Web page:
A state senator and environmental group are calling for an investigation by the state’s environmental agency into the Halls Bayou waste pits near Hitchcock.
Sen. Larry Taylor, R-Friendswood, and the Galveston Bay Foundation both requested the Texas Commission on Environmental Quality revisit the waste pits, re-examine data and possibly collect new information about them.
The bay foundation wants the agency to sample the waste and test for new toxins after reports the area’s waste pits could contain levels of dioxin and other toxins previously unknown, said Scott Jones, director of advocacy for the foundation. The foundation is also requesting the agency test local fish and crab tissue, Jones said.
Those requests were the subject of meetings between the bay foundation and area lawmakers, as well as a letter sent by Taylor to commission Chairman Bryan Shaw. Taylor’s letter was less specific in its request, but asked the agency to “take any action necessary to ensure the safety of residents along Galveston Bay.”
On Monday, a spokeswoman for the environmental commission said the state requires regular inspections of the site and the most recent inspection received in January indicated there were no issues of concern.
The West Bay McGinnis Pits, as they’re commonly referred, are adjacent to the Intracoastal Waterway between Halls Bayou and Carnacahua Lake in Hitchcock along West Bay. The collection of sludge pits stem from waste from the former Simpson Pasadena Paper Co. in Pasadena, Texas.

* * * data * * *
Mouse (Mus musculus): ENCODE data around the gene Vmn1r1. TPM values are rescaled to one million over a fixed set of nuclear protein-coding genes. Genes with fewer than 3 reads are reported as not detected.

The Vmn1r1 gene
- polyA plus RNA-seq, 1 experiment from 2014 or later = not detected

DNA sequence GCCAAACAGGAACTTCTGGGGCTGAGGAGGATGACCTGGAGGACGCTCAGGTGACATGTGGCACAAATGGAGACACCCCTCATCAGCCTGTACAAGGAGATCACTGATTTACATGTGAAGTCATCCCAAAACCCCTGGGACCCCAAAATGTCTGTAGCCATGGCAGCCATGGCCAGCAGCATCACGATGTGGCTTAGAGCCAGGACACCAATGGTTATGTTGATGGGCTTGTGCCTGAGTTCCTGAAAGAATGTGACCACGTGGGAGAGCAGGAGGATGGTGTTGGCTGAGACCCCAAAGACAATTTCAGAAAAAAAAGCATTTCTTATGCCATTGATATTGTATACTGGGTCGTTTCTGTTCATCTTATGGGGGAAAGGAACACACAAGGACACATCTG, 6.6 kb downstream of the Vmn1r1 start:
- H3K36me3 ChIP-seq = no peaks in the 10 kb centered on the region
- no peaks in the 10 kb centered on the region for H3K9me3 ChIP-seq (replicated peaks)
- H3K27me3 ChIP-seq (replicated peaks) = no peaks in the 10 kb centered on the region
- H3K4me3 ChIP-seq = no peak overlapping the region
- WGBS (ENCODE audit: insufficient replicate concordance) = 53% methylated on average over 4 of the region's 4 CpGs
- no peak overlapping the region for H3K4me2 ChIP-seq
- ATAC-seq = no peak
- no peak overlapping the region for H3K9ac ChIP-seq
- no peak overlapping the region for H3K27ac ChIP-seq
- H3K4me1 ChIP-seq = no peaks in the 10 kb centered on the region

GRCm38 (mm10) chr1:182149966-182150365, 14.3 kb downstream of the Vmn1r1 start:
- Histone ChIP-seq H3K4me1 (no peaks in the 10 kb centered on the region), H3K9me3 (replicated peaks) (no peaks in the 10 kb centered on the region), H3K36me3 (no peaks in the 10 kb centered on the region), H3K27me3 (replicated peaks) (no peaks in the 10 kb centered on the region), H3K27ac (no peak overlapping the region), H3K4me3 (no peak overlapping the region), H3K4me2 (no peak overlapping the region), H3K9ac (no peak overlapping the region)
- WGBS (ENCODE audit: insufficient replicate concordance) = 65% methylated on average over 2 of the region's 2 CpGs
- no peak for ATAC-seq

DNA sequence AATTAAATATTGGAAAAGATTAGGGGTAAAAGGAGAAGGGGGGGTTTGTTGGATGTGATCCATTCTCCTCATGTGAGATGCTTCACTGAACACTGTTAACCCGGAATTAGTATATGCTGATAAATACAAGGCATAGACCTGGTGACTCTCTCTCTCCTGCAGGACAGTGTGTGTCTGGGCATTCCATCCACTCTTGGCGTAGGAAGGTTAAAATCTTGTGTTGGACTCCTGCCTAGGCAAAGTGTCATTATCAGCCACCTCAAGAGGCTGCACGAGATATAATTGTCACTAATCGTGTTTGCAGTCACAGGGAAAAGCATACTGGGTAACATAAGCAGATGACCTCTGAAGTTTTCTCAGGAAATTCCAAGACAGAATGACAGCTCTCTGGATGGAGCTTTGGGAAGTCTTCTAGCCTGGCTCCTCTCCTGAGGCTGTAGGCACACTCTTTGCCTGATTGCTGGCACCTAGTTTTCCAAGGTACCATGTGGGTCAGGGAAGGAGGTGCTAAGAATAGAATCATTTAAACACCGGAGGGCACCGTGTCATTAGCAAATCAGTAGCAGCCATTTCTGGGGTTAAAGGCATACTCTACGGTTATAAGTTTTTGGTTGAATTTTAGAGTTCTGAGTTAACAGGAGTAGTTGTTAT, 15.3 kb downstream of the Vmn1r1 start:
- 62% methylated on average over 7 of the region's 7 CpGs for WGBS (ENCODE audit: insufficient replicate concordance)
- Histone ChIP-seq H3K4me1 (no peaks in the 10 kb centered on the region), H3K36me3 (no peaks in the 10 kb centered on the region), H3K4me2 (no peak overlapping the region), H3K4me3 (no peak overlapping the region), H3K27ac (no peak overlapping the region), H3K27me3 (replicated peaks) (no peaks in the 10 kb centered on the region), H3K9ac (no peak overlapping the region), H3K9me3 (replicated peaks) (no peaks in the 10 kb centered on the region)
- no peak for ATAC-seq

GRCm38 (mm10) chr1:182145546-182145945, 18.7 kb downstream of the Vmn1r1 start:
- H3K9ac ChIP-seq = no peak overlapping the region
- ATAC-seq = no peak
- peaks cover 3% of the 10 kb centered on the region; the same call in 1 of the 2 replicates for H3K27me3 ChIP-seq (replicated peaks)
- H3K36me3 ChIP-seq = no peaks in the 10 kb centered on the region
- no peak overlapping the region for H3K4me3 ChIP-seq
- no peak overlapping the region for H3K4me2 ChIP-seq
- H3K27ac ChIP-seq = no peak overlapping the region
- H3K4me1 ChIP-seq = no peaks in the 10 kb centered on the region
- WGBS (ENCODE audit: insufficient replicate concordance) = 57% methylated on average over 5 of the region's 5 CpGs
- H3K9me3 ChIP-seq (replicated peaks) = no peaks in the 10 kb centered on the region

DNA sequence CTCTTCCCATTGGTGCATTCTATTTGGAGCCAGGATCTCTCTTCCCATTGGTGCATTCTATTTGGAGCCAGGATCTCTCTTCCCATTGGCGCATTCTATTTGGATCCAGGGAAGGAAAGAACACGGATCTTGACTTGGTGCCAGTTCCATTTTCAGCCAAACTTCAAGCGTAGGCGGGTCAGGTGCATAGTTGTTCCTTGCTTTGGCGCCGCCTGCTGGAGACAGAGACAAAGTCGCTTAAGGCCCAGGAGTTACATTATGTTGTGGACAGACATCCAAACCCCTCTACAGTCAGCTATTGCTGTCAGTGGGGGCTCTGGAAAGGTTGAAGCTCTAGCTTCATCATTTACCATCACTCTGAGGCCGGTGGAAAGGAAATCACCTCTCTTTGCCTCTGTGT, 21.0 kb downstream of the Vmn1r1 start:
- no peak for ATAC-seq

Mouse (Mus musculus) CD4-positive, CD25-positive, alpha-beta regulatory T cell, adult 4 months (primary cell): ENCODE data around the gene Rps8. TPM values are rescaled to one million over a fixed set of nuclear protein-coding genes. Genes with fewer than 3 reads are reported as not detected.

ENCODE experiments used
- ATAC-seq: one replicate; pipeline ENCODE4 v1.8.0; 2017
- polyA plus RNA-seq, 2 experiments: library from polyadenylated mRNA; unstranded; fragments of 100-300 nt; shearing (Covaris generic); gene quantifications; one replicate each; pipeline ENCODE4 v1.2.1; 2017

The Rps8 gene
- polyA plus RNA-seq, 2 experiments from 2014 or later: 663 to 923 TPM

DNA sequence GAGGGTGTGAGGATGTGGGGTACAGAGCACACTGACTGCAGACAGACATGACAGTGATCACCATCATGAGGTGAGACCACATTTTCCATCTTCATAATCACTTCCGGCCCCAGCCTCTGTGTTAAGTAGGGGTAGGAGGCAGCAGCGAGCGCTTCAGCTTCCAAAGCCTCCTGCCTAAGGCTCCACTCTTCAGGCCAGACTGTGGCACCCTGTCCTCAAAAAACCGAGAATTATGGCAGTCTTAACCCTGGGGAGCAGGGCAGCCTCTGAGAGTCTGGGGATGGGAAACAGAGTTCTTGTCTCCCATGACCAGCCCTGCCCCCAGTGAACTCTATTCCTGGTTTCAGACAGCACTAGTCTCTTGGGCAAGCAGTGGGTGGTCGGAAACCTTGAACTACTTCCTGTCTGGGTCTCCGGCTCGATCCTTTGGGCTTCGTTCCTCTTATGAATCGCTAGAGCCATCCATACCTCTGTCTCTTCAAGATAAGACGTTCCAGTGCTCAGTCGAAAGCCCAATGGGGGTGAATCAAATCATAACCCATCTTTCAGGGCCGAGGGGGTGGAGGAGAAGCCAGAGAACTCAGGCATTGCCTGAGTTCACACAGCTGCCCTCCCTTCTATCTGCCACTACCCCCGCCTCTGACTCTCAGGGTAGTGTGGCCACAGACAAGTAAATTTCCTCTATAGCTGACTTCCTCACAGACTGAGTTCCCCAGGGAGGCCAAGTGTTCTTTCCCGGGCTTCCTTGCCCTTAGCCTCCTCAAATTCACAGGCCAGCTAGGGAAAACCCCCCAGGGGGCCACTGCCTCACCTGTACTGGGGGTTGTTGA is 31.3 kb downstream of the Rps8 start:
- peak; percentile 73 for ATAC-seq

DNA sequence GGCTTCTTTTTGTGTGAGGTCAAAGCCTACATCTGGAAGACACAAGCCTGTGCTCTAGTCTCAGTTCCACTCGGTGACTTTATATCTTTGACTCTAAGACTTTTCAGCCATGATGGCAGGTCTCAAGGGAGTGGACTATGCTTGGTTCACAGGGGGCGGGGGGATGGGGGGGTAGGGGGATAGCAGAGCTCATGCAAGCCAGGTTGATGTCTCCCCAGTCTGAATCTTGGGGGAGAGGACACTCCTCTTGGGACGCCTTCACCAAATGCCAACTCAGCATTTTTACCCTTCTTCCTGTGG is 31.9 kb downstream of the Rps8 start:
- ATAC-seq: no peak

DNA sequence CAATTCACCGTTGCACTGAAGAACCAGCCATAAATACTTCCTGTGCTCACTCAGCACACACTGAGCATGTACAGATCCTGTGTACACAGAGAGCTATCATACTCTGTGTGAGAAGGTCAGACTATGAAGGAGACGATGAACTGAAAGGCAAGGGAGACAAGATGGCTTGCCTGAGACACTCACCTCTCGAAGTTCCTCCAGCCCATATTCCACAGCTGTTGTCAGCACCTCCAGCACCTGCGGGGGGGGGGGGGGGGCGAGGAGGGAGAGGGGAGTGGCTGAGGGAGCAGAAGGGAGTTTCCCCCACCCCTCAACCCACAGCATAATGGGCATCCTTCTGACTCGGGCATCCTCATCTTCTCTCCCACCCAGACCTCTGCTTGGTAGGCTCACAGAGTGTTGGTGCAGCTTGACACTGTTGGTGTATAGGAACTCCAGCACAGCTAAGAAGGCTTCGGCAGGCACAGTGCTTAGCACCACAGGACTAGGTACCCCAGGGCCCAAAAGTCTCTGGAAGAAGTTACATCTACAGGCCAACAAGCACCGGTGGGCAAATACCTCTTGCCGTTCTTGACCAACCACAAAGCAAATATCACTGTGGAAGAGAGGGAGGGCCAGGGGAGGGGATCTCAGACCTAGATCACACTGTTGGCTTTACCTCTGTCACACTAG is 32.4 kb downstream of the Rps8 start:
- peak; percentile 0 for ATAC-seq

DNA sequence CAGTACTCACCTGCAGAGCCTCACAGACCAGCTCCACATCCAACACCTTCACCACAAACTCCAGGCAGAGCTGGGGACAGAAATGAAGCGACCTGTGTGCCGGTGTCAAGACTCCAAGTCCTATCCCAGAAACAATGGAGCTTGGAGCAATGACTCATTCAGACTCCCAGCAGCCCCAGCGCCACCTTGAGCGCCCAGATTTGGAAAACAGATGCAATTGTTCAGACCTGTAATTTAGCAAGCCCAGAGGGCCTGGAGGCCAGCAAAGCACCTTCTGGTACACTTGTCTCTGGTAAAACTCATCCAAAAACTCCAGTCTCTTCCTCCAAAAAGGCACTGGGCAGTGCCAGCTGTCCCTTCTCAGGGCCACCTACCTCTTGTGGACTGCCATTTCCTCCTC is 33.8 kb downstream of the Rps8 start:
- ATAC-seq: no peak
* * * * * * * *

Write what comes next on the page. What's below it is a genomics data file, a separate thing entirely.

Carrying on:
An investigation by Fox 26 published earlier this month revealed new allegations from a whistleblower who reportedly worked for the paper mill responsible for dumping the waste.
Kent Wood, who said he was a former engineer for the Simpson Pasadena Paper Mill, told reporter Greg Groogan that McGinnis Industrial Maintenance Co. dumped thousands of pounds of waste containing dioxin into the unlined pits from the 1960s to the 1990s, according to the Fox 26 report. The dumping did not violate any laws at the time, the report said.
The pits were closed in 1994. McGinnis representatives had repeatedly told environmental regulators the pits were safe, the news report said.
Testing commissioned by McGinnis in 2009 after Hurricane Ike revealed high levels of dioxin contamination in three ponds, the Fox 26 report said. McGinnis, a holding of Waste Management, reportedly said the material was safely contained.
The three ponds were capped, according to Taylor’s letter.
The state’s environmental agency requires McGinnis to self-inspect the pits regularly and submit an annual report, Texas Commission on Environmental Quality spokeswoman Andrea Morrow said Monday.
“The most recent inspection report received in January 2017 indicated the site was inspected quarterly in 2016 and no issues of concern were identified,” Morrow said. “The TCEQ will continue to ensure the site is inspected and maintained.”
In his letter to the agency, Taylor asked the commission for assurances the pits are being “thoroughly inspected on a regular basis.”
Jones called for more data on the waste pits. Depending on the outcome, the foundation could consider calling for other solutions, including removing the pits, Jones said.
“I don’t want to jump the gun, but I could see us wanting them to to try another treatment rather than storing it on the Gulf Intracoastal Waterway,” Jones said.